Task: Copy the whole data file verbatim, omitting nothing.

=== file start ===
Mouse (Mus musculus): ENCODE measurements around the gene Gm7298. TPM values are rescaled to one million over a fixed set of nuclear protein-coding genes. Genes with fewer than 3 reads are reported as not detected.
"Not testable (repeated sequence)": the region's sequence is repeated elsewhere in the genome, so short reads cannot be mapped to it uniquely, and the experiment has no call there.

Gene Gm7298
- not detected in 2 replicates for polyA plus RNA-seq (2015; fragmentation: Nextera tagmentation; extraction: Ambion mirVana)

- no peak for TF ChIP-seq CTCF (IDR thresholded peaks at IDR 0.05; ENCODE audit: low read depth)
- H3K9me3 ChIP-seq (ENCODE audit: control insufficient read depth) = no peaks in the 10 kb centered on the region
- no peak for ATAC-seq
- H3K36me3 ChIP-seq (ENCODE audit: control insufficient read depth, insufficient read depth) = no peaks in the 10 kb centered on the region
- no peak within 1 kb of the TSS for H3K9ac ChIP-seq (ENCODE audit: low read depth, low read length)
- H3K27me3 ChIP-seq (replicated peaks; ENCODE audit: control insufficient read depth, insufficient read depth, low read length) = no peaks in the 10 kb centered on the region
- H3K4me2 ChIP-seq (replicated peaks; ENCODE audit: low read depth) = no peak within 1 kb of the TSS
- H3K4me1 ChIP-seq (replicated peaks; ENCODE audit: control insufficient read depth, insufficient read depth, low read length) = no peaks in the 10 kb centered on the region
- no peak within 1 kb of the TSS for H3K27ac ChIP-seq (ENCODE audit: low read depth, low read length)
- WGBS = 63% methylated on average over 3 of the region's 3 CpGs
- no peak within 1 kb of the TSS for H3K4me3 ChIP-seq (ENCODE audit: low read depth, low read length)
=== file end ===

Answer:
Mouse (Mus musculus): ENCODE measurements around the gene Gm7298. TPM values are rescaled to one million over a fixed set of nuclear protein-coding genes. Genes with fewer than 3 reads are reported as not detected.
"Not testable (repeated sequence)": the region's sequence is repeated elsewhere in the genome, so short reads cannot be mapped to it uniquely, and the experiment has no call there.

Gene Gm7298
- not detected in 2 replicates for polyA plus RNA-seq (2015; fragmentation: Nextera tagmentation; extraction: Ambion mirVana)

- no peak for TF ChIP-seq CTCF (IDR thresholded peaks at IDR 0.05; ENCODE audit: low read depth)
- H3K9me3 ChIP-seq (ENCODE audit: control insufficient read depth) = no peaks in the 10 kb centered on the region
- no peak for ATAC-seq
- H3K36me3 ChIP-seq (ENCODE audit: control insufficient read depth, insufficient read depth) = no peaks in the 10 kb centered on the region
- no peak within 1 kb of the TSS for H3K9ac ChIP-seq (ENCODE audit: low read depth, low read length)
- H3K27me3 ChIP-seq (replicated peaks; ENCODE audit: control insufficient read depth, insufficient read depth, low read length) = no peaks in the 10 kb centered on the region
- H3K4me2 ChIP-seq (replicated peaks; ENCODE audit: low read depth) = no peak within 1 kb of the TSS
- H3K4me1 ChIP-seq (replicated peaks; ENCODE audit: control insufficient read depth, insufficient read depth, low read length) = no peaks in the 10 kb centered on the region
- no peak within 1 kb of the TSS for H3K27ac ChIP-seq (ENCODE audit: low read depth, low read length)
- WGBS = 63% methylated on average over 3 of the region's 3 CpGs
- no peak within 1 kb of the TSS for H3K4me3 ChIP-seq (ENCODE audit: low read depth, low read length)